|Late Employer Payment Summary (EPS)||1% to 5% of tax paid late|
|Tax errors||Penalty percentage applied to the amount that is late, up to 4% plus daily interest. Percentage of repayment increases in increments of 5% after six and 12 months|
|National Insurance (NI) errors||5% of amount due after 30 days, additional 5% after six and 12 months|
|Pensions Automatic Enrolment (PAE) errors||Up to £50,000|
|National Minimum Wage (NMW) errors||200% of amounts due|
|Failure to submit P11Ds||£100 for every 50 employees|
|HMRC submission errors||1. Careless inaccuracy = 30% of revenue lost by HMRC, plus payment of tax that would have been due |
2. Deliberate but not concealed inaccuracy = 70%
3. Deliberate and concealed inaccuracy = 100%
How to ease the burden and boost efficiency
The swiftest and most effective way to mitigate these risks and take the burden off the shoulders of payroll professionals in today’s difficult pandemic circumstances is to engage an expert managed services partner. Doing so enables practitioners to focus on strategic activities, such as handling employee queries and streamlining business processes. It also enables the business to:
1. Grow the team without raising its on-balance-sheet headcount
Although employers are not always in a financial position to hire new in-house payroll staff to cope with burgeoning workloads, managed service providers (MSPs) have the dedicated resources and experience to interpret and implement new legislation quickly and efficiently across their customer base.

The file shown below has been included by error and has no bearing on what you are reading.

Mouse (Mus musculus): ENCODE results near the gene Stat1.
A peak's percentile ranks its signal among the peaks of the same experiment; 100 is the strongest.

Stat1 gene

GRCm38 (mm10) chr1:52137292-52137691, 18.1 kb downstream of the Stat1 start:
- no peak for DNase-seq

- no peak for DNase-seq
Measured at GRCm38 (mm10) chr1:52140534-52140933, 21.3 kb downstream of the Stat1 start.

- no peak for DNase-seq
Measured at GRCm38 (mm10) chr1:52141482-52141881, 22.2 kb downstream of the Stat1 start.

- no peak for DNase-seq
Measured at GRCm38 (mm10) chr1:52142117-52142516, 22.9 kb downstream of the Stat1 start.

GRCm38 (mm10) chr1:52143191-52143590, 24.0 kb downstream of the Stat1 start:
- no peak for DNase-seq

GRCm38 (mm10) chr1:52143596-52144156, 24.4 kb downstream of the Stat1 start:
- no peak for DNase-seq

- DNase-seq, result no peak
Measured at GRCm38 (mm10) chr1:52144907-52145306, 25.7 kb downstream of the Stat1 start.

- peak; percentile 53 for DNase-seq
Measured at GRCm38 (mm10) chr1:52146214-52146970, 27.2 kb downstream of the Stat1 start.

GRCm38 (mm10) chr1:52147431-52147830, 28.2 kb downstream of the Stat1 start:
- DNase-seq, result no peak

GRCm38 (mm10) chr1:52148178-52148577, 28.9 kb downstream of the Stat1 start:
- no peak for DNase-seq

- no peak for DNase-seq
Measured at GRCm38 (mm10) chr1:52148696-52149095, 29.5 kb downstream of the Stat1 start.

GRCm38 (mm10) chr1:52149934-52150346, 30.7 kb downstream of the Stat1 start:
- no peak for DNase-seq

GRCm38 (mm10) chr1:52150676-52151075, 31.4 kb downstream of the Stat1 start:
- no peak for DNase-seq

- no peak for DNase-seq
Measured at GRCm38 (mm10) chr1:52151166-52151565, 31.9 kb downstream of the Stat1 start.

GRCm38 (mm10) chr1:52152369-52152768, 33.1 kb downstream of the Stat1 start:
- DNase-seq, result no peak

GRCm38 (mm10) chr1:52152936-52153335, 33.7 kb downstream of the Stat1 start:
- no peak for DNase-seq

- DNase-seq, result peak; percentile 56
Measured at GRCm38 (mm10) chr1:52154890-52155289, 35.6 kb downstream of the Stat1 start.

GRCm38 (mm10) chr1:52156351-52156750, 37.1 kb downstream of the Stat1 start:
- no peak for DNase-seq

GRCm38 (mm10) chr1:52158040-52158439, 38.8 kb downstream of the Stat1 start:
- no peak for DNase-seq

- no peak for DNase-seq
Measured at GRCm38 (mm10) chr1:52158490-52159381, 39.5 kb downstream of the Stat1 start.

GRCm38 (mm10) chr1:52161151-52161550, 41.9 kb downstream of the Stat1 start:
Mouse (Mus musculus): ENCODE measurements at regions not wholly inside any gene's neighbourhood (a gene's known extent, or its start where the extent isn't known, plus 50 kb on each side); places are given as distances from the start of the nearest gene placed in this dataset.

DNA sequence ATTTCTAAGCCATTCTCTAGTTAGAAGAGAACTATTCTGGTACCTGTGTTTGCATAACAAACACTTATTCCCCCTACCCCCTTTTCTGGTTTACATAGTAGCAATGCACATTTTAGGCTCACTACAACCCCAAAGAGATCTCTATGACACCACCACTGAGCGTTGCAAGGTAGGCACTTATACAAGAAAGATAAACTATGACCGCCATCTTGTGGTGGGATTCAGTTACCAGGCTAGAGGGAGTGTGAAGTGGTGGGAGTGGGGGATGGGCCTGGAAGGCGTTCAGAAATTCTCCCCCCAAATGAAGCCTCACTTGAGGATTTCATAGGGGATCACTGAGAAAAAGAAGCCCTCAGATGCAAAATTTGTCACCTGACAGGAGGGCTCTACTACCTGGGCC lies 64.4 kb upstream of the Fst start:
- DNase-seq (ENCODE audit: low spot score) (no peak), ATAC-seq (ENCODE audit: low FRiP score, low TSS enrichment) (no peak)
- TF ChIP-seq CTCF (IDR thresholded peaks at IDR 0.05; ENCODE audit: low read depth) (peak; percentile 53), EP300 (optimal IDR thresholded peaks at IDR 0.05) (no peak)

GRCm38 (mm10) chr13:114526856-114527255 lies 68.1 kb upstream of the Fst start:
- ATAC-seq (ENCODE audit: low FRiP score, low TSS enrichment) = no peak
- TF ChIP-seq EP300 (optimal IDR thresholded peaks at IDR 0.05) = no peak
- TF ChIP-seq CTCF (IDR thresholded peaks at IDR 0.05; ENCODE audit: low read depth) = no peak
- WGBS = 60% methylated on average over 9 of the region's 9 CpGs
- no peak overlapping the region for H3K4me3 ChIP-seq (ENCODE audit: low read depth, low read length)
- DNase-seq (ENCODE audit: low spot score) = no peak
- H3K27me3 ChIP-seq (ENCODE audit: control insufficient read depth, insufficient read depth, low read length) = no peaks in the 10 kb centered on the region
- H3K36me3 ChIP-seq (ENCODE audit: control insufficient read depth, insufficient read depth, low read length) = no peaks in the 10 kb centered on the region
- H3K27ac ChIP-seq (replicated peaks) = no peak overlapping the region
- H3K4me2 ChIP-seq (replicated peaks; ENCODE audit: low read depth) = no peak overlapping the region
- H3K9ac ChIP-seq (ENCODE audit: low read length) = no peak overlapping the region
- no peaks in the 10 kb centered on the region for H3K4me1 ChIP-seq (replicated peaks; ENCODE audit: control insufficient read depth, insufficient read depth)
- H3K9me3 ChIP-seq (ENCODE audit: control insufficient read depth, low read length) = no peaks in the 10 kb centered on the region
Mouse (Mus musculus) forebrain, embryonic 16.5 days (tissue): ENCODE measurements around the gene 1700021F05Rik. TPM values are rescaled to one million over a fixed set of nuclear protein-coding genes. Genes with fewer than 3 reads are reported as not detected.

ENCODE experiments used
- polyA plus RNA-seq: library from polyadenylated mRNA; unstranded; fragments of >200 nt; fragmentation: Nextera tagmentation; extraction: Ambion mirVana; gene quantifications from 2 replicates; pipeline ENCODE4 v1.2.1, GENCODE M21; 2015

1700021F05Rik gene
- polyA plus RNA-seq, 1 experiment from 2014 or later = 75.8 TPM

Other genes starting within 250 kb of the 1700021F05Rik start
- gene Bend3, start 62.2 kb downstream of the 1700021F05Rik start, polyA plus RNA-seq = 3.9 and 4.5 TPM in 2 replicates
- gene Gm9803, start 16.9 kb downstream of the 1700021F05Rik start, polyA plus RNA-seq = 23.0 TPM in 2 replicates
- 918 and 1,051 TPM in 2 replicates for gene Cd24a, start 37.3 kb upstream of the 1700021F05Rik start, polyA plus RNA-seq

2. Gain access to fresh expertise and insight
The consultancy expertise that MSPs provide helps organisations to pinpoint and address latent compliance challenges in order to reduce risk and improve the overall quality of the payroll. Access to this expertise also supports payroll and HR leaders in preparing for upcoming legislation changes.
3. Save time and cost with more effective technology
Access to the MSP’s sophisticated payroll software with built-in compliance and monitoring tools frees up payroll and HR teams to focus on fulfilling other core strategic objectives, with complete peace of mind. The most efficient, agile technology can even give teams back extra time during the payroll cycle to conduct additional checks that help to further improve accuracy.
4. Increase business resilience and improve future planning
Outsourcing helps organisations to ensure the resilience of their mission-critical payroll operations. This factor is particularly important in light of the Chartered Institute of Payroll Professionals’ latest ‘Future of Payroll’ report, which indicates that nearly three out of five employers have no succession plan in place for their payroll leaders.
It is also worth noting that, contrary to popular perception, outsourcing is not an all-or-nothing proposition. Customer-focused MSPs will undoubtedly let you opt for partially managed services that focus on supporting your complex and critical activities, or that even just offer you short-term, emergency support.